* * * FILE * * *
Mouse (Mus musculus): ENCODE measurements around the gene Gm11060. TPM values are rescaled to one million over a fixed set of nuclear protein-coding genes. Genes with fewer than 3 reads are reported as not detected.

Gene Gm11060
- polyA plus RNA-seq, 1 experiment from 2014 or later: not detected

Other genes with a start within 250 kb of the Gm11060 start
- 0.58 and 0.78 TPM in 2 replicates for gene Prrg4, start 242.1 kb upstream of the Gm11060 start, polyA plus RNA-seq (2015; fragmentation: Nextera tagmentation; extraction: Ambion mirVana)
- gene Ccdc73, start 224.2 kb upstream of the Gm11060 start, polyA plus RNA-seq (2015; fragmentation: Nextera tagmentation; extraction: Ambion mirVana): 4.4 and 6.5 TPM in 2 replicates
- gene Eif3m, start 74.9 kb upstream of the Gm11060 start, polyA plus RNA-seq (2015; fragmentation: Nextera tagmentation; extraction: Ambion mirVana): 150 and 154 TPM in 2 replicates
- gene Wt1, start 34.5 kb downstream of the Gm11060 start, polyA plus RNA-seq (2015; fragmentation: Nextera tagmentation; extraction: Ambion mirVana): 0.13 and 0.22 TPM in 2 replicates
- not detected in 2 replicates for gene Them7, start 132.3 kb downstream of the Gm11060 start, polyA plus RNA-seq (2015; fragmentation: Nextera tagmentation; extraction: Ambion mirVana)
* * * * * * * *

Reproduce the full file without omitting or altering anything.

Mouse (Mus musculus): ENCODE measurements around the gene Gm11060. TPM values are rescaled to one million over a fixed set of nuclear protein-coding genes. Genes with fewer than 3 reads are reported as not detected.

Gene Gm11060
- polyA plus RNA-seq, 1 experiment from 2014 or later: not detected

Other genes with a start within 250 kb of the Gm11060 start
- 0.58 and 0.78 TPM in 2 replicates for gene Prrg4, start 242.1 kb upstream of the Gm11060 start, polyA plus RNA-seq (2015; fragmentation: Nextera tagmentation; extraction: Ambion mirVana)
- gene Ccdc73, start 224.2 kb upstream of the Gm11060 start, polyA plus RNA-seq (2015; fragmentation: Nextera tagmentation; extraction: Ambion mirVana): 4.4 and 6.5 TPM in 2 replicates
- gene Eif3m, start 74.9 kb upstream of the Gm11060 start, polyA plus RNA-seq (2015; fragmentation: Nextera tagmentation; extraction: Ambion mirVana): 150 and 154 TPM in 2 replicates
- gene Wt1, start 34.5 kb downstream of the Gm11060 start, polyA plus RNA-seq (2015; fragmentation: Nextera tagmentation; extraction: Ambion mirVana): 0.13 and 0.22 TPM in 2 replicates
- not detected in 2 replicates for gene Them7, start 132.3 kb downstream of the Gm11060 start, polyA plus RNA-seq (2015; fragmentation: Nextera tagmentation; extraction: Ambion mirVana)